The Fixed-term Employees (Prevention of Less Favourable Treatment) Regulations 2002, regulation 3 provides that fixed-term employees have the right not to be treated less favourably than comparable permanent employees as regards the terms of their contract, unless the different treatment can be justified on objective grounds.
Setting a shorter notice period for fixed-term employees than for comparable permanent employees constitutes prima facie less favourable treatment of the fixed-term employees as regards one of the terms of the employment contract. This will, therefore, be permissible only if the employer can demonstrate that it is objectively justifiable to treat fixed-term staff differently from comparable permanent staff when it comes to notice periods. Less favourable treatment will be justified on objective grounds only if it can be shown that the less favourable treatment is to achieve a legitimate objective, such as a genuine business objective, that it is necessary to achieve that objective, and that it is an appropriate way of achieving it. Each case will turn on its own facts and circumstances.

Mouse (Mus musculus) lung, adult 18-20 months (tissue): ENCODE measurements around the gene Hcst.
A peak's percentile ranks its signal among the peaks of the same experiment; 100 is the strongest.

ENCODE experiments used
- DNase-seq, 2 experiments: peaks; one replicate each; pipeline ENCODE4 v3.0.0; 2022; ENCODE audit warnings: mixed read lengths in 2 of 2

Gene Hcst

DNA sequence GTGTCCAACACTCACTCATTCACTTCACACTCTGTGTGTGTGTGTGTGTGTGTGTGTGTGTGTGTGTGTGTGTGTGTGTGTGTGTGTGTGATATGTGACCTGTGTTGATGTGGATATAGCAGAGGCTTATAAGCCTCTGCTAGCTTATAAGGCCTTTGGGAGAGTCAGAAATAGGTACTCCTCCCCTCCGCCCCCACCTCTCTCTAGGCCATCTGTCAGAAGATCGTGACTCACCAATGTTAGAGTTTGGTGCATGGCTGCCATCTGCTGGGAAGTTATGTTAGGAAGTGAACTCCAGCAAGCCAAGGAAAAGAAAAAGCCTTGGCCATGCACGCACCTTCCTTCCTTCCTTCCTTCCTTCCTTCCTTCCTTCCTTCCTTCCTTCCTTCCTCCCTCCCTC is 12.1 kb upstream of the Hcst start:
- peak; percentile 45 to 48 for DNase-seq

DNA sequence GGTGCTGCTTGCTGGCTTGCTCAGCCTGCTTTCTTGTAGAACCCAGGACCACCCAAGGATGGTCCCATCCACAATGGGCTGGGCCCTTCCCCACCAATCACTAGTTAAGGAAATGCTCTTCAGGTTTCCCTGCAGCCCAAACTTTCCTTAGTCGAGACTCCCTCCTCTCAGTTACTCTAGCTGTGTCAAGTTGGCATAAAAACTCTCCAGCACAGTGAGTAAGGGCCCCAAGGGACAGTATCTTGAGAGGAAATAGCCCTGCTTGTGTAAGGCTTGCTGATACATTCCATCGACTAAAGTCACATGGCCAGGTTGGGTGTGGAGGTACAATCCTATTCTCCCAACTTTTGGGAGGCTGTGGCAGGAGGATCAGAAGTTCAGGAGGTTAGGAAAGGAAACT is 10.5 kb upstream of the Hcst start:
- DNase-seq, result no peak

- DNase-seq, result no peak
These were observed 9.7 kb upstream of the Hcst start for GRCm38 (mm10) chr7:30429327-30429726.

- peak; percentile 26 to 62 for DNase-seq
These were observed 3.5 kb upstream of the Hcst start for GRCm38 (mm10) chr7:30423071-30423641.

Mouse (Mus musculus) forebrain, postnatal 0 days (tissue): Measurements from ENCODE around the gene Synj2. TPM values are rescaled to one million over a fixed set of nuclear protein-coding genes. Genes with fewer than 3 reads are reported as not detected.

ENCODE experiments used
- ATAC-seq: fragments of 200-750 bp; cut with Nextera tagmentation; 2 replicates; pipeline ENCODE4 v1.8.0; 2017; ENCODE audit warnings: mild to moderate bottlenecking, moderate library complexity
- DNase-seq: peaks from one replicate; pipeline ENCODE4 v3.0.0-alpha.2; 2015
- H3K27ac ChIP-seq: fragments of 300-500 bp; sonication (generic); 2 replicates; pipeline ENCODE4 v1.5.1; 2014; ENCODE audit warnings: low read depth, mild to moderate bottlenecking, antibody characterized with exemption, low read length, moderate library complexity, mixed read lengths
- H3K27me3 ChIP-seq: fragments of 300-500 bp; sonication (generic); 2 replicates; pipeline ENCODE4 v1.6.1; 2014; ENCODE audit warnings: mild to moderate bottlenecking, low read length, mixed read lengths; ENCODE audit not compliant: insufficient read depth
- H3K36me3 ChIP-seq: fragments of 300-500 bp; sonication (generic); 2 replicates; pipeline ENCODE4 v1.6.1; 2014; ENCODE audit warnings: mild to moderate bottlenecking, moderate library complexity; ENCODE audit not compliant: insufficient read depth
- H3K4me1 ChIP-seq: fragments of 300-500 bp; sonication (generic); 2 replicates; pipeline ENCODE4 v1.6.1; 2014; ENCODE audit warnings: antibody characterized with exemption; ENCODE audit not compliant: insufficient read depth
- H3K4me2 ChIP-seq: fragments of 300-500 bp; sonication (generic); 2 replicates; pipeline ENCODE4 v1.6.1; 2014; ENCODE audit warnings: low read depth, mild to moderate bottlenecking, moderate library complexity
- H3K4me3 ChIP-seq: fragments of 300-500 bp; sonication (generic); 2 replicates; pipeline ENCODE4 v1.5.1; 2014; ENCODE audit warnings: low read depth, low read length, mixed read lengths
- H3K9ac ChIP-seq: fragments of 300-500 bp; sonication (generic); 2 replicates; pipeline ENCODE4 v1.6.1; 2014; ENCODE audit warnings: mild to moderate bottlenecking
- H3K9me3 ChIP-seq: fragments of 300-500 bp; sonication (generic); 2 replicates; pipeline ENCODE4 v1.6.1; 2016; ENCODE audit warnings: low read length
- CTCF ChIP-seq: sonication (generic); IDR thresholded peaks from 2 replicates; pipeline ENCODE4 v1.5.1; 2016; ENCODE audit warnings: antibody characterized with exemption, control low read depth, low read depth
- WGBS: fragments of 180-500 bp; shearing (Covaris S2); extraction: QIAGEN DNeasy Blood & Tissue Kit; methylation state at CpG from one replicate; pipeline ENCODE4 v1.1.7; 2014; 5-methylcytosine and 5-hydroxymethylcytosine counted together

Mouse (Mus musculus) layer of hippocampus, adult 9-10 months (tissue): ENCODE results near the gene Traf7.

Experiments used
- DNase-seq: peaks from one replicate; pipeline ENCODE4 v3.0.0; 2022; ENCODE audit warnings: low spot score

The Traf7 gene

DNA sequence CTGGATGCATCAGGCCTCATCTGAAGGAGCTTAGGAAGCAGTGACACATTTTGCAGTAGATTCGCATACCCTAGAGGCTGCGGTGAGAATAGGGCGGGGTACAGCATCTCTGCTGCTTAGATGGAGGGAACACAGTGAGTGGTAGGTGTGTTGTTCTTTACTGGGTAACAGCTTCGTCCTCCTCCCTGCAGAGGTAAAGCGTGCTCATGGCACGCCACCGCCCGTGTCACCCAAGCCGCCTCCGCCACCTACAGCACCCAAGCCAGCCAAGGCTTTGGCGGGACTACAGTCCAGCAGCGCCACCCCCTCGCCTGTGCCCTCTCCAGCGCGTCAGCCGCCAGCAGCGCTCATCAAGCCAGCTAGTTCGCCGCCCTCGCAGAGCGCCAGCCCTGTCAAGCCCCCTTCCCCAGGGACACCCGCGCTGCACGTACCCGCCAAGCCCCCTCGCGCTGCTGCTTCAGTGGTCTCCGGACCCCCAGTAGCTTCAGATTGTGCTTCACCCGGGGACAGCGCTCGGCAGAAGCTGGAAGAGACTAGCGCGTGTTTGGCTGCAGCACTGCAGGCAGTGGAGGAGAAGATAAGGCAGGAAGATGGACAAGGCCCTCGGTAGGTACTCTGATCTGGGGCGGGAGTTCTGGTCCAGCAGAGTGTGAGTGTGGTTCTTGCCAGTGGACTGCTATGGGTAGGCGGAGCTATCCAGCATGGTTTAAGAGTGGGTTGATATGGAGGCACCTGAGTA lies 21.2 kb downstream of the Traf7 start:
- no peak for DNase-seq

Alternatively, the employer may seek to show that the value of the fixed-term employee’s overall package of terms and conditions of employment is at least equal to the value of the comparable permanent employee’s total package of terms and conditions of employment.
Under this approach, employers can balance a less favourable term against a more favourable one, provided that they ensure that the fixed-term employment package, taken as a whole, is no less favourable than that of the comparable permanent employee.